Who's driving your company?

By Gabriel Steinhardt February 07, 2011

Volume 2 Issue 2


Every company claims it wants to deliver value to its customers, be profitable, and establish leadership in its core markets. Such assertions seem only natural and one would expect to be presented with a corresponding corporate strategy that supports such goals. However, closer inspection reveals that many companies often employ product delivery strategies that lead these companies far away from their business objectives.

Delivering products is a process that begins with a combination of innovation, technology, and market sensing. Each of these driving elements contribute to the initial product concept and its development, but over time, and depending on the company, some driving elements will demonstrate a stronger and more lasting impact on the product concept and its roadmap. This is not necessarily due to merit or market forces, but more commonly is an outcome of the corporate culture and business perspectives which dominate the company.

Certain corporate functions that embody the aforementioned driving elements, take charge of directing the company's overall product delivery strategy. For example, in one U.S. software firm, a business unit manager noted, "Marketing has had a relatively limited role in the past; technology is what has driven this company. We're a technology-oriented firm." In contrast, in a U.S. packaged-goods firm, a marketing manager said, "Engineering has absolutely no sense of the consumer. They're a group of educated technology scientists who can do amazing things, but they need focus."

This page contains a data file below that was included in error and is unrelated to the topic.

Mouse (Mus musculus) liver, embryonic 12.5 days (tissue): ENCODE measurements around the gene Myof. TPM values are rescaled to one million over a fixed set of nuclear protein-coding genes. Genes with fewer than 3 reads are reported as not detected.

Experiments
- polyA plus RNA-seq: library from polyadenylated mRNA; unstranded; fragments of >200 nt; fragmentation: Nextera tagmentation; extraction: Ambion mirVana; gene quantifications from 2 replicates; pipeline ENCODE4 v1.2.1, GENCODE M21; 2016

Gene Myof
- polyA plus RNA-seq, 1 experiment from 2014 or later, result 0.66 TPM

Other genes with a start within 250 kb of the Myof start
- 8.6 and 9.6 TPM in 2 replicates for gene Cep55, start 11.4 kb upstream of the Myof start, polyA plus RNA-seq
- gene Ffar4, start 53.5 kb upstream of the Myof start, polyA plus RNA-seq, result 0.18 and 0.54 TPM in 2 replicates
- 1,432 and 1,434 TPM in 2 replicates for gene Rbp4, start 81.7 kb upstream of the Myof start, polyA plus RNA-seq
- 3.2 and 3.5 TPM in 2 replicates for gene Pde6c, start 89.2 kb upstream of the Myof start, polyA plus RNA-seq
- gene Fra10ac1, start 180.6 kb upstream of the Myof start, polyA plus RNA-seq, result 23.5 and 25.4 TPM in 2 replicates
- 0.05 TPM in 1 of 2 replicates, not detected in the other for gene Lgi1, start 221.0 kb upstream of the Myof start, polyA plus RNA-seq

Corporate business goals and wants are relatively similar across diverse industries, but the methods they use to reach their goals vary greatly. Let us explore these different approaches to product delivery strategies, known as technology-driven, sales driven and market-driven

Take my road: technology-driven

Some companies believe they know what is best for the customer. They operate under the notion that they can develop technology; design products based on that technology, and have entire markets buy their products because they are 'technologically superior." These technology-driven companies, whose product delivery strategy is determined by their engineering departments, often create products without thoroughly researching the market and without fully understanding the prevailing market requirements.

This sounds somewhat detached from the end-user needs, and may very well be so, but a technology-driven approach has its advantages. It enables a company to rapidly deliver products to market since it skims/skips lengthy traditional market research, and consequently bases product design decisions on internal company expertise.